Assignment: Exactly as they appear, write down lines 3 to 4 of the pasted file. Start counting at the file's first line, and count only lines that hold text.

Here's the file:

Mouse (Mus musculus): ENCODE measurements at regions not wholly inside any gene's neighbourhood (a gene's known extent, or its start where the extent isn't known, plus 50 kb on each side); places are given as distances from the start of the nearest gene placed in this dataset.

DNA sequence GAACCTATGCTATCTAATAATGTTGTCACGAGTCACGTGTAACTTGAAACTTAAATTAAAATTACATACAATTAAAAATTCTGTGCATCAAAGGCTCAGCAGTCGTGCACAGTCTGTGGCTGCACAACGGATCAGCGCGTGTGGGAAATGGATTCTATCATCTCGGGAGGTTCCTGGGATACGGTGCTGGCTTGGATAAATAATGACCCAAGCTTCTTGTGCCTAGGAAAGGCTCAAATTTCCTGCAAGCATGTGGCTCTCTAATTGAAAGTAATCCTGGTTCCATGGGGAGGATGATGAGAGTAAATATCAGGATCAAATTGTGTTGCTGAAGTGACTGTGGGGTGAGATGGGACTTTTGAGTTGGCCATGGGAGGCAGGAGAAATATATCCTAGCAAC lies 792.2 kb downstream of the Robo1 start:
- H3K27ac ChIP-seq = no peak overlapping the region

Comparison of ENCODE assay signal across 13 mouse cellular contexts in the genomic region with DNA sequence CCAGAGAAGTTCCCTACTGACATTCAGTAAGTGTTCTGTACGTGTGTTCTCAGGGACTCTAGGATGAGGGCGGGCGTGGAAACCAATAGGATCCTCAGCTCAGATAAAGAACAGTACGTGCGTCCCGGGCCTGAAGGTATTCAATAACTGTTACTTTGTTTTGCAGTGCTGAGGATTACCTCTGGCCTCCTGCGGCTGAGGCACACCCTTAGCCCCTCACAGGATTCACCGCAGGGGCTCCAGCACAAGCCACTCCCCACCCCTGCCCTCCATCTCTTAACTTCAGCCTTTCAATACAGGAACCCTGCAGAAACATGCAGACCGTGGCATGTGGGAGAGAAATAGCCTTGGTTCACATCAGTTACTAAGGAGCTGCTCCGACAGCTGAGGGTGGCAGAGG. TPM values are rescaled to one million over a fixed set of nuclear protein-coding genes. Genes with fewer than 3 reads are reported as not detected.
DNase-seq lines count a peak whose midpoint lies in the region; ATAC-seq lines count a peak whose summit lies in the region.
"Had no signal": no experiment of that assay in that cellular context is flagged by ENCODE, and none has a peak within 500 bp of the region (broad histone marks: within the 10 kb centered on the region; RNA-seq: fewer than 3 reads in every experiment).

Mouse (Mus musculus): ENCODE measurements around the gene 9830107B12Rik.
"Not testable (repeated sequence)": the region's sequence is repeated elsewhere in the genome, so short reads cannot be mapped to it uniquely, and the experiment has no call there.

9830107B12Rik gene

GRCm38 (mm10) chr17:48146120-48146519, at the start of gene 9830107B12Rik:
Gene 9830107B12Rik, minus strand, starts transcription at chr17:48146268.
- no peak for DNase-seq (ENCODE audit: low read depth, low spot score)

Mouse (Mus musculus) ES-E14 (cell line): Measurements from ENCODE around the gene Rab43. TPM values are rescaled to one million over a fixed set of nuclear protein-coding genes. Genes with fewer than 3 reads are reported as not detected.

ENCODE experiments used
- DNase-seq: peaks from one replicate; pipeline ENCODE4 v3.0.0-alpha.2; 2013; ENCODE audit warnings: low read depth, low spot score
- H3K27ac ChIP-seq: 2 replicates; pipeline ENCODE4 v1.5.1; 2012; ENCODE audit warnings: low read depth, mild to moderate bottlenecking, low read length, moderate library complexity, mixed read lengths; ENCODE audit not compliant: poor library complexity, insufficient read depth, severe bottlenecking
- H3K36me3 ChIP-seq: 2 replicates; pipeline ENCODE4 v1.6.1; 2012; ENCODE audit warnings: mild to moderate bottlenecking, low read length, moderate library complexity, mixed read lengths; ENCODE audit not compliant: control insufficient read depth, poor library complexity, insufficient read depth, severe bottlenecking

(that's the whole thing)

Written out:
- H3K27ac ChIP-seq = no peak overlapping the region

Comparison of ENCODE assay signal across 13 mouse cellular contexts in the genomic region with DNA sequence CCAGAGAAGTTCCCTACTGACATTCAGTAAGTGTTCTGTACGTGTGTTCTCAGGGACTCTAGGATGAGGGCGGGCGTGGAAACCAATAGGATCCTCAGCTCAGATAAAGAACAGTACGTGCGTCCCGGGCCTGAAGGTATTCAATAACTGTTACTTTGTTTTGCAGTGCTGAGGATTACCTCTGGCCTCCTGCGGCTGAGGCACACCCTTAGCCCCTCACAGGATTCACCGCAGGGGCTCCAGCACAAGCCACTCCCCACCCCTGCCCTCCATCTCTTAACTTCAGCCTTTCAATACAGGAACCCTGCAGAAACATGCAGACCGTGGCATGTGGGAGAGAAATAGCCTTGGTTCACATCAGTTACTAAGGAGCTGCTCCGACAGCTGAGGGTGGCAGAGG. TPM values are rescaled to one million over a fixed set of nuclear protein-coding genes. Genes with fewer than 3 reads are reported as not detected.